Leeds Teaching Hospitals NHS Trust is to launch new Artificial Intelligence (AI) software in breast cancer screening in a first-of-its-kind trial.  

The LIBRA (Leeds Investigation of Breast-screening AI) study is aiming to generate evidence for the safe use of AI and conclude if it could reduce unnecessary patient recalls, increase cancer detection rates and reduce the pressure on NHS workforce.  

The study aims to tackle the current backlog of patients waiting for breast cancer screening which is as a result of a 30% shortfall in clinical radiologists.  

The trust will deploy an AI reader – Mia (Mammography Intelligent Assessment), along with two human readers to analyse mammograms for signs of cancer.  

Under the current standard of care, each mammogram is reviewed by two human readers. If they disagree on the readings, a third reader will review the mammogram before a decision is made on whether to recall the patient or not. 

The new LIBRA study will see a slight change in practice, with the patient receiving the all-clear if both human readers and the AI reader agree a mammogram is normal. Upon disagreement, clinicians will complete the review before a decision is made.  

If the study is successful, it could lead to an AI reader replacing one of the two human readers in the standard model of care, which would free up clinicians to spend more time with patients, whilst speeding up the screening process to increase the number of women seen by the service.  

Dr Nisha Sharma, Consultant Breast Radiologist at the trust & Director of Breast-Screening Programme for Leeds and Wakefield is the chief investigator for the study. 

Dr Sharma said: “The LIBRA study is important because AI will help us to sustain a high quality service in the future. 

“Breast screening isn’t perfect and it is hoped that the LIBRA study will lead to improvements in reviewing mammograms. Cancers that present between screening rounds are often quite aggressive and the reason these can be overlooked is because they are not clearly visible on a mammogram.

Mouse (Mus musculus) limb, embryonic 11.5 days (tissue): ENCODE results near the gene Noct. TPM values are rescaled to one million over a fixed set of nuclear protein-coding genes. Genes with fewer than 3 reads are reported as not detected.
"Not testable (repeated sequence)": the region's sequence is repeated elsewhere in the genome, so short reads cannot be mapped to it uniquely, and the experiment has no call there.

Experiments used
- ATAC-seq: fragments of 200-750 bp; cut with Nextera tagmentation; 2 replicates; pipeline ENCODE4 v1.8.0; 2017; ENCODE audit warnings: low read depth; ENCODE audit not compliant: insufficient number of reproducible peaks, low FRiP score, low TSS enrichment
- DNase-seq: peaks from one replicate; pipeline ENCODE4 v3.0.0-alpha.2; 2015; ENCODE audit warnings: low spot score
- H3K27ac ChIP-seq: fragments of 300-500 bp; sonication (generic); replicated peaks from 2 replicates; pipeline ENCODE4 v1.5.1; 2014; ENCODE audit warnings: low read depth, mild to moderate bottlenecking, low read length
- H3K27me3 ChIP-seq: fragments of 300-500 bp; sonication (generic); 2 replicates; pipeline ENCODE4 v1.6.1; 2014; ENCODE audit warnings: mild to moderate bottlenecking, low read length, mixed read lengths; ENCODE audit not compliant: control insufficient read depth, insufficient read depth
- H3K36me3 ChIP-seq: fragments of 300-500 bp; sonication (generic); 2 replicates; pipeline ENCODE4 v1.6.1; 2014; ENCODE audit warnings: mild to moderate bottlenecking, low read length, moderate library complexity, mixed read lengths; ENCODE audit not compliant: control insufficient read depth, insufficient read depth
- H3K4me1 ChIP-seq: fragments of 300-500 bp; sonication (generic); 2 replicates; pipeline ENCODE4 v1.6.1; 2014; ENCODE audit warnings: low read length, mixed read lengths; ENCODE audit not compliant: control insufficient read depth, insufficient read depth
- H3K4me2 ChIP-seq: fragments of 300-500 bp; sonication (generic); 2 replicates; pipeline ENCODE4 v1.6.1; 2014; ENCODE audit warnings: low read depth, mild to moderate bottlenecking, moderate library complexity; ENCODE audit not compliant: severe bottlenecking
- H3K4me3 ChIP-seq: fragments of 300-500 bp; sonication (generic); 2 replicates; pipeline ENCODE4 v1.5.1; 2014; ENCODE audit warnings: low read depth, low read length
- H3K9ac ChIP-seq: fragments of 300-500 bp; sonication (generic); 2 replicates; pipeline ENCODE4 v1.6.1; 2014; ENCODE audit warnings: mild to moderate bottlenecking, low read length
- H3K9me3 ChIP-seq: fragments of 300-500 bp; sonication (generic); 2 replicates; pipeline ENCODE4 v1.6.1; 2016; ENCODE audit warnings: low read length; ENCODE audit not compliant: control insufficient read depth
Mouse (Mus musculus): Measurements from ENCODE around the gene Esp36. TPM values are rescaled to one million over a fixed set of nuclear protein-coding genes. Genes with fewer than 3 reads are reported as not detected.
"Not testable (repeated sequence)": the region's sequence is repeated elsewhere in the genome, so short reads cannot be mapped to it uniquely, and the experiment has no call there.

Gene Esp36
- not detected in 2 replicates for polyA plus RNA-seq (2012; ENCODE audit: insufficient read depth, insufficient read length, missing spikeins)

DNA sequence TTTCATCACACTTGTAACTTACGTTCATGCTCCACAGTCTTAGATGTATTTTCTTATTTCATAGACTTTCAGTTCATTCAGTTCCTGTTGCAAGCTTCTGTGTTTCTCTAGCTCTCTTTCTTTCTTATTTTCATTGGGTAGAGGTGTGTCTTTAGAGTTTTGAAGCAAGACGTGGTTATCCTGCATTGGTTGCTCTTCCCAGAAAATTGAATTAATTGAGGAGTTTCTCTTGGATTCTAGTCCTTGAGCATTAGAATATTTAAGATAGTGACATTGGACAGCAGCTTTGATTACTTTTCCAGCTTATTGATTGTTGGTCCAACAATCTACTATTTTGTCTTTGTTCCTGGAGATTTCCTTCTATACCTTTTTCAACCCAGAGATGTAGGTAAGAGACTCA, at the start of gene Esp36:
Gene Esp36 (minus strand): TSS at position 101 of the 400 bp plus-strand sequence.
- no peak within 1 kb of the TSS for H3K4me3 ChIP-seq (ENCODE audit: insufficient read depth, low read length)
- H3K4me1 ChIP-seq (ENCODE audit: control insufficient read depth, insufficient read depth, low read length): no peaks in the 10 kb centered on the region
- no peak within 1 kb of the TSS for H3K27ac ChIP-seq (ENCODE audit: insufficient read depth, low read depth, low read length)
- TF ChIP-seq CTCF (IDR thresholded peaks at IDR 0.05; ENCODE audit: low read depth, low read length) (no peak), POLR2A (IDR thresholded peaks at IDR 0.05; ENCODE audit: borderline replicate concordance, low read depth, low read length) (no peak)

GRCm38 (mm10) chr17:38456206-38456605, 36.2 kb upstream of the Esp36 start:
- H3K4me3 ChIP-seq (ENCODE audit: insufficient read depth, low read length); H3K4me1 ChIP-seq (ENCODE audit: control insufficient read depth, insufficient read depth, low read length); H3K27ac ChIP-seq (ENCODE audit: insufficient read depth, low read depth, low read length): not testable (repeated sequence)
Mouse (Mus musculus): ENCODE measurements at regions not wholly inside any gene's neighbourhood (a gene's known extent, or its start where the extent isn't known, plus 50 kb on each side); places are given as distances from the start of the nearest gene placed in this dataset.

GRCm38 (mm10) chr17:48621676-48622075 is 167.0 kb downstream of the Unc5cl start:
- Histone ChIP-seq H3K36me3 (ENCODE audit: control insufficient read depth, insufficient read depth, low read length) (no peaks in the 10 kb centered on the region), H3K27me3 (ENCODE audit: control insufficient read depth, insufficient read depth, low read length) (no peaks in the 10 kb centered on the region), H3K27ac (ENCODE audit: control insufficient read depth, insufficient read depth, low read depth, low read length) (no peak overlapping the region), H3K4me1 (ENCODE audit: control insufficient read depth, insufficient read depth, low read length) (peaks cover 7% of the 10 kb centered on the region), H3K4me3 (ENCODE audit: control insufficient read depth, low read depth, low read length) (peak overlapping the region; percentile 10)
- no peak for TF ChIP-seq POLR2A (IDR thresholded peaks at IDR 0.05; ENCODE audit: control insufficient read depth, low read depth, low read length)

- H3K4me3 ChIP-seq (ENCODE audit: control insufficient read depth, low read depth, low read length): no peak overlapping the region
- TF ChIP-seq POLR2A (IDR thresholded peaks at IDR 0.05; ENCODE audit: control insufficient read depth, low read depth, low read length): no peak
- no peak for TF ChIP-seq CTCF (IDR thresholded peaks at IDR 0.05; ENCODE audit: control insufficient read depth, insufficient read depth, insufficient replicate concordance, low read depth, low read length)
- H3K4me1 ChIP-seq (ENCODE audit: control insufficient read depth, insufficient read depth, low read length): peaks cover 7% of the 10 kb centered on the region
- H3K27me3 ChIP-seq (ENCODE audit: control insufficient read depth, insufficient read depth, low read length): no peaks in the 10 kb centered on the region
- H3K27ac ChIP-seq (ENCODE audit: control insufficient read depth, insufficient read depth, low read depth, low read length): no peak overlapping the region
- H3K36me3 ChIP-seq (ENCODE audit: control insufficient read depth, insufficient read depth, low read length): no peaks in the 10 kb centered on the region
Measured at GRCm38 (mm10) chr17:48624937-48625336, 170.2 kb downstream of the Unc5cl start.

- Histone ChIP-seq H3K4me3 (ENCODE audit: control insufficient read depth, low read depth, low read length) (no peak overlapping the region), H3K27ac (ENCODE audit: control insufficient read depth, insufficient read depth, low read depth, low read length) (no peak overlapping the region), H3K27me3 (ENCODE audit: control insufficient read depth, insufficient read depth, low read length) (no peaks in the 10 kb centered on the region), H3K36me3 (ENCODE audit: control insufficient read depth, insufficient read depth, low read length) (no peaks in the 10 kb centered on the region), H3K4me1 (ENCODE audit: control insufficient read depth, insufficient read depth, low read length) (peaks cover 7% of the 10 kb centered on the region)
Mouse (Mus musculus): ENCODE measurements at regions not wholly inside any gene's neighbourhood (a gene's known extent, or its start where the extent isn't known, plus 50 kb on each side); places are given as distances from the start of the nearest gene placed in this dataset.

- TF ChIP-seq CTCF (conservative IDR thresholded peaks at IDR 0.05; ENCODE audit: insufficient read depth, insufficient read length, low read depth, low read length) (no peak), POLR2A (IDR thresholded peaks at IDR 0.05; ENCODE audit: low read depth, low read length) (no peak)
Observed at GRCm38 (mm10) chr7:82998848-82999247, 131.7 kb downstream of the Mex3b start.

“AI works differently to humans and by combining human expertise with technology advances this could lead to earlier detection of cancers and impact positively on women’s lives. 

“We will be the first breast screening unit in England to do a prospective study using AI. This is another exciting example of Leeds Teaching Hospitals NHS Trust leading the way in innovation.” 

The trust is now looking for 7,000 women to be part of the LIBRA study, which is being funded as part of NHS England’s £100m AI in Health and Care award to accelerate promising AI technologies for health and social care. The study is set to commence later this year.  

Learn more about the use of AI in healthcare at HETT North in February 2024

The LIBRA study is just one of the many ways that AI is transforming the healthcare sector to provide better patient experiences and operational efficiencies at this critical time. Learn more about how AI is shaping the healthcare sector at this years HETT North where other critical topic will be discussed, such as digitally empowered patients, interoperability and digital maturity. Register for HETT North to enjoy:

  • 40+ hours of CPD-accredited sessions 
  • 100+ industry leading speakers 
  • 100+ digital health innovators  
  • 1-2-1 networking opportunities 

What Andy Webster, CCIO, Leeds Teaching Hospitals NHS Trust, has to say about HETT

Andy Webster

"It's been really interesting to hear about what other people are doing to manage innovation, mature their electronic health records and it's been really interesting networking with some of the sponsors here as often some of them are people we are already working with, but it’s a great chance to catch up with them face to face."


*Quotes extracted from Leeds Teaching Hospitals site - https://www.leedsth.nhs.uk/about-us/news-and-media/2023/03/06/first-trial-for-ai-software-within-breast-cancer-screening 

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